Horizon: Zero Dawn Proves Single-Player Games Are Far From Dead, Dev Says
"It does seem like maybe there is a business shift in other parts of the industry. But at Guerrilla, we're just focused on telling amazing stories."
The other day, Xbox's head of publishing, Shannon Loftis, made a statement about single-player games and their growing cost of development. While she said they're likely not going anywhere, she did call multiplayer games more economically viable. But games like the PlayStation 4's Horizon: Zero Dawn have been causing questions about that logic.
In an interview with GameSpot, Guerrilla Games' principal game designer Tim Stobo talked about single-player games staying put, but having to deal with business considerations. He stated that some of the most highly rated games of 2017 have been purely single-player experiences. He listed a few games, including his own Horizon: Zero Dawn. But as to not show bias, he also listed The Legend of Zelda: Breath of the Wild and Middle-earth: Shadow of War.
"I think Horizon proves that there is a future for a really high quality single-player experience. [The upcoming story expansion Frozen Wilds] proves that again," Stobo explained. "We're really committed to delivering that high level, quality experience for players. It does seem like maybe there is a business shift in other parts of the industry. But at Guerrilla, we're just focused on telling amazing stories."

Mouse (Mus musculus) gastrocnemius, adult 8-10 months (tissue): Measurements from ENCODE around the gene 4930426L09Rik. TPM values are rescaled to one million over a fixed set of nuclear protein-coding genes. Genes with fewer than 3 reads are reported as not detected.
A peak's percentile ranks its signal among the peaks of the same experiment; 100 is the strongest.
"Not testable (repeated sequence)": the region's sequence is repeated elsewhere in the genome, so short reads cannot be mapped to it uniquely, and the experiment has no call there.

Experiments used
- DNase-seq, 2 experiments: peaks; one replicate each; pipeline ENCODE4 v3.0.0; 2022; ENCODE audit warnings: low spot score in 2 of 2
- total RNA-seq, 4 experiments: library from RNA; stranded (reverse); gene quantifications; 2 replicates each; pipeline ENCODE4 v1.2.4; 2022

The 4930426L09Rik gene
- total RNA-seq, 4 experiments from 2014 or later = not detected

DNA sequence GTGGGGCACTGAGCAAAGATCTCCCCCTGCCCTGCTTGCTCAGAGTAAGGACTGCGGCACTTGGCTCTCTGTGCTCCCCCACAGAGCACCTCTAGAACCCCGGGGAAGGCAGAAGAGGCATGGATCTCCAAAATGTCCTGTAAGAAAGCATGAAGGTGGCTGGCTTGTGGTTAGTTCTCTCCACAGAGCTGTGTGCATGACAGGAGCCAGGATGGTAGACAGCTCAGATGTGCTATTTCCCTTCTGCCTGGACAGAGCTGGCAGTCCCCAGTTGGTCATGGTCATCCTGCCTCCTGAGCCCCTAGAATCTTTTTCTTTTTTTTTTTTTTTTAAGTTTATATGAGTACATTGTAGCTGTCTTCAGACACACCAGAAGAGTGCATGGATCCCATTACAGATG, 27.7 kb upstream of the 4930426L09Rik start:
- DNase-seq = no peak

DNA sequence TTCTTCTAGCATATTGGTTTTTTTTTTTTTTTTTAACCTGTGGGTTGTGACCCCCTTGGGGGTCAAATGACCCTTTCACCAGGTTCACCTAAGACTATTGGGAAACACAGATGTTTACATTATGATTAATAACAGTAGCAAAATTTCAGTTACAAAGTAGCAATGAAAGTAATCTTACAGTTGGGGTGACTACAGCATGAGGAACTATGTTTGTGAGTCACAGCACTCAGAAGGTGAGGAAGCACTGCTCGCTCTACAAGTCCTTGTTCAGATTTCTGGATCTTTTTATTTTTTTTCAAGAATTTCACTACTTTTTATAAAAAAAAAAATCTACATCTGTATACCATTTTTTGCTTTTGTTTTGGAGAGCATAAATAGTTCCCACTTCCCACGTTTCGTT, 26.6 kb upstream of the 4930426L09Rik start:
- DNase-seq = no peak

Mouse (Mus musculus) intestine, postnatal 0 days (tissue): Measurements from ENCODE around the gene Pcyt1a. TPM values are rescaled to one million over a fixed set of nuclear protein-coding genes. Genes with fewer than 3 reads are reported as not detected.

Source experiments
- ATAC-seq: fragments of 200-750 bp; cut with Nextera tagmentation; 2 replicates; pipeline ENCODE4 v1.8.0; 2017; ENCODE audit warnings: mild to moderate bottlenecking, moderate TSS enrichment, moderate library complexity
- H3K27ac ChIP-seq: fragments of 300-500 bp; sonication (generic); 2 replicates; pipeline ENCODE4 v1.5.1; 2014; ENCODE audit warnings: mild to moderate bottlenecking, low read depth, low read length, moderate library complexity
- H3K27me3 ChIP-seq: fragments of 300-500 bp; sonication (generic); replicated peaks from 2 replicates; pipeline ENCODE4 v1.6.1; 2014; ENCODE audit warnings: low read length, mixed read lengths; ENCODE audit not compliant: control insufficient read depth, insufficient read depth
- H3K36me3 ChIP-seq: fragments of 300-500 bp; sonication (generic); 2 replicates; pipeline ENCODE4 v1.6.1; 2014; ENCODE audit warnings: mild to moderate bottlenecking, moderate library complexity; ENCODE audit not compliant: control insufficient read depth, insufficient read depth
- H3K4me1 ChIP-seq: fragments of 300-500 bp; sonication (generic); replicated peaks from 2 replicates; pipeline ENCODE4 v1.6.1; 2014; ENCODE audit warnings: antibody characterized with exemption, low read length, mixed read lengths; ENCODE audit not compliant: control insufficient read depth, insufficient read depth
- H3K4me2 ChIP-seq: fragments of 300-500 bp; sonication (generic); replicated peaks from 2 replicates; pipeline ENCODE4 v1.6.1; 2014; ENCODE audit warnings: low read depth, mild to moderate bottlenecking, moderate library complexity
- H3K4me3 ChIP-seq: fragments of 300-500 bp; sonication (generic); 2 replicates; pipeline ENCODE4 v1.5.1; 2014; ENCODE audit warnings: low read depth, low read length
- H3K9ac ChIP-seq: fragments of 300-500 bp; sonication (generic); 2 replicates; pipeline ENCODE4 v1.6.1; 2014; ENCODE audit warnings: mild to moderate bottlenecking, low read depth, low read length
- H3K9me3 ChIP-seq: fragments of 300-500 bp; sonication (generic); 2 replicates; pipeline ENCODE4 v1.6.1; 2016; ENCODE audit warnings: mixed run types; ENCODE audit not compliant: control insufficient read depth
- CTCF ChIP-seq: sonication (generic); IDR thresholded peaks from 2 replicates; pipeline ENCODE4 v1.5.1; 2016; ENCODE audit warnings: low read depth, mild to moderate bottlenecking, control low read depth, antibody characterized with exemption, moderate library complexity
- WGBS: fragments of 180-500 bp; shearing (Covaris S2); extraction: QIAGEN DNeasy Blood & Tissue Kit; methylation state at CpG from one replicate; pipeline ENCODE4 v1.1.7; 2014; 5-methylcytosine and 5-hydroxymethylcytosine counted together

The worry seems to be that while single-player games will remain, their frequency may diminish, or their content may be piecemealed into microtransactions. But Stobo sees it playing out differently.
"I think it's better to look at it from the other perspective. I think we'll see more games like Destiny and I think there is a place for those," he said. "But you look at the best, more lauded games that have come out this year--there is Horizon, Zelda, Shadow of War. There are a lot of amazing single-player experiences. If we also get more always online experiences, I think that's great for the diversity of games."
The comments from Loftis and Stobo stems from the closure of EA's Visceral Games, which was working on a high profile, single-player Star Wars title. It seemed safe to assume that such a lucrative IP would have been a cash cow, but the fact that the development studio behind it shut their doors has raised questions about the single-player experience.
Ex-Visceral dev Zach Wilson, on the other hand, stated that "The assertion that single-player linear games are going to disappear is totally absurd."